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Creating Heroes

Creating Heroes


Greg Berlanti plans to save the day with his TV franchises—one gay kiss at a time

Photo: Getty

It was 2000, a new millennium, and Greg Berlanti was threatening to quit his writing job on Dawson's Creek so he could get a gay kiss between two men featured on-screen -- the first to be aired on a major network in the U.S. "I think you need to include people from all walks of life and that's really, for television, such an immediate thing," he says, explaining his actions more than a decade later. Back then, according to Berlanti, the landscape was far more conservative, but he knew that it was important to incorporate his personal experiences into his work.

Television has come a long way. This season, during the premiere of ABC's How to Get Away With Murder, a show created by openly gay writer Peter Nowalk, 14.3 million viewers watched two men have sex on network TV. "It was a big deal," Berlanti, now 42, says -- not to mention, sexy. "That is a part of it, that is a key quality." And it was a long time coming when you consider everything that came since the scripted high school drama.

Whether intentional or not, Berlanti has been at the forefront of pushing queer characters and storylines on TV in the past 14 years. When it came to 2006's Brothers & Sisters, ABC was more than okay with gay characters kissing, which eventually led to gay marriage. On Dirty Sexy Money, in 2007, a transgender woman (Candis Cayne) had a part on a scripted primetime series that didn't involve being a sexual predator (or victim). Now the creator and executive producer of such CW series as Arrow and The Flash, Berlanti's responsible for a new sort of TV family drama: the superhero kind.

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Greg Berlanti Reveals What to Expect on Arrow and The Flash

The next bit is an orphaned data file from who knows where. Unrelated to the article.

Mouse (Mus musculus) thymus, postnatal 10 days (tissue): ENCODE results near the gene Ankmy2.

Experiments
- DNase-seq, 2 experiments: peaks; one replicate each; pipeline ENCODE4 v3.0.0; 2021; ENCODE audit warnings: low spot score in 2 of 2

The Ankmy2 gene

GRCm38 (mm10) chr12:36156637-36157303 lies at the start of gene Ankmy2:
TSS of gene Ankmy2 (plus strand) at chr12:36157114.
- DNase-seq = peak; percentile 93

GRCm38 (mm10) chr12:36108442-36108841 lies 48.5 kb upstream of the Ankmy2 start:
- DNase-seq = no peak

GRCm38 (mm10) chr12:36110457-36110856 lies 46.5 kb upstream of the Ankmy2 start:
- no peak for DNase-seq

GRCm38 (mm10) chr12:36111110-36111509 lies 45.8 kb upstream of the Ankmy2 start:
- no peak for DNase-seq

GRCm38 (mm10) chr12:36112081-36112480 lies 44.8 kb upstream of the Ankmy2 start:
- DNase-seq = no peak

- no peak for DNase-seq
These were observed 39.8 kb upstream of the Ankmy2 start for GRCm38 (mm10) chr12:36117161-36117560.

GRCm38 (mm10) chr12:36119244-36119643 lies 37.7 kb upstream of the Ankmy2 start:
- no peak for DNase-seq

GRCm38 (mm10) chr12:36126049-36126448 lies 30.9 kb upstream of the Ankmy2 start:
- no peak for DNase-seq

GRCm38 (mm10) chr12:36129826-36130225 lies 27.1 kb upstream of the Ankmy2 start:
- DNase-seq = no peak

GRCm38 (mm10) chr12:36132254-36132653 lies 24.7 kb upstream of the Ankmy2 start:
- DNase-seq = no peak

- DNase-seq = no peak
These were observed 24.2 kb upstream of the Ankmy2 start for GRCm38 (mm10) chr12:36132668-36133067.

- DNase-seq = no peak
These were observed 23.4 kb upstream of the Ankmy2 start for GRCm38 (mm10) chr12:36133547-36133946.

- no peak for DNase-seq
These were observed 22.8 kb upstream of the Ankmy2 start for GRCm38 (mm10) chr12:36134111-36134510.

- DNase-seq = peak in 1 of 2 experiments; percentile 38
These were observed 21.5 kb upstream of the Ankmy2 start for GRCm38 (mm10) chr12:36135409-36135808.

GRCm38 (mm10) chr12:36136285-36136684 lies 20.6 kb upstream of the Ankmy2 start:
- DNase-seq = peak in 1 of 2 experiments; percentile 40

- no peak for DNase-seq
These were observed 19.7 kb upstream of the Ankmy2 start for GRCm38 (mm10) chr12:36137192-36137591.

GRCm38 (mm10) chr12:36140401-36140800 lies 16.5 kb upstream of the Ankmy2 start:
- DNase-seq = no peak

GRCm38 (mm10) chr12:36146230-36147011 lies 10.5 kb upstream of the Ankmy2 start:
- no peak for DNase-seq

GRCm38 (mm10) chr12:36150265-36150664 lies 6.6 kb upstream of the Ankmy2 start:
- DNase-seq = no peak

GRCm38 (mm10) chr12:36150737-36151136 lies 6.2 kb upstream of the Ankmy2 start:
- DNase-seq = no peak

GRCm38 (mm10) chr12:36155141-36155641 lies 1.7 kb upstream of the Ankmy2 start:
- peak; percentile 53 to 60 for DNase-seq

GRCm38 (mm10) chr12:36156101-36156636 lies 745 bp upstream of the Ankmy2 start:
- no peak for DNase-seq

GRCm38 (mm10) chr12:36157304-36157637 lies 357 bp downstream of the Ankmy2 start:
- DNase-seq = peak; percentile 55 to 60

Shows like FOX's Gotham and Berlanti's own series -- which are based on DC Comics heroes -- explore new territory rooted in familiar characters. "I think what really ends up connecting a lot of people as they get older," he says, "Is they realize that straight people and gay people -- we can all feel isolated and we can all feel alone and I think that's at the core sometimes of the sadness of DC Comics characters -- they are burdened by their identity, and so they have this secret identity and this life where they act as a hero and this life that they keep secret."

Here, the gay allegories are present even if the sex is not. And that's OK, too, considering the context of these storylines -- the focus is self-discovery and finding the path to a better life. That inspiration could be rooted in Berlanti's inspiration as a teenager in the '80s, in which gay cinema and documentaries -- such as Rob Epstein's Oscar-winning The Times of Harvey Milk -- had a profound impact. "All the storytellers that came before, that crafted those films, they were helpful to me, not just in coming out, but also in terms of my own work."

So, given comic books previous limitation with LGBT characters, Berlanti is searching for opportunities to introduce them on his shows. One major gay character will be Pied Piper, DC's first openly gay villain, who will appear on The Flash in the latter half of the season, according to Berlanti. David Singh, who will appear first, is a recurring closeted crime lab director played by Patrick Sabongui. Despite the incredible tradition that many of these comic books have, Berlanti says he doesn't feel restricted to maintain the same exact narrative, whether it's race, sexual orientation, or gender. "It's nice to figure out and find ways to update them so that they reflect the openness of our society today and be understanding of the equality that I think exists."

The equality that Berlanti is looking to showcase on TV goes beyond what he's accomplished with gay characters. The superhero world is not without its problems when it comes to female characters, as well. "I was always hearing a lot while we were working on the shows -- from dads as much as moms -- 'Can't you just do one about a woman?' " In September, CBS placed a series order for Supergirl, who Berlanti says is very much a woman who exists in Superman's world and is tired of being number two. "That's something, in a way, that everyone can identify with."

"We're all our own hero, and we can't wait around for someone else to swoop in and save the day," Berlanti adds. The sentiment not only applies to own series but to the generation of creators who come up beneath him. While far from slowing down, Berlanti has brought it so far and "they continue to bring it to the next level."

The Flash premieres on Tuesday, Oct. 7 at 8/7c and Arrow returns with season 3 on Wednesday, Oct. 8 at 8/7c only on The CW.

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Stacy Lambe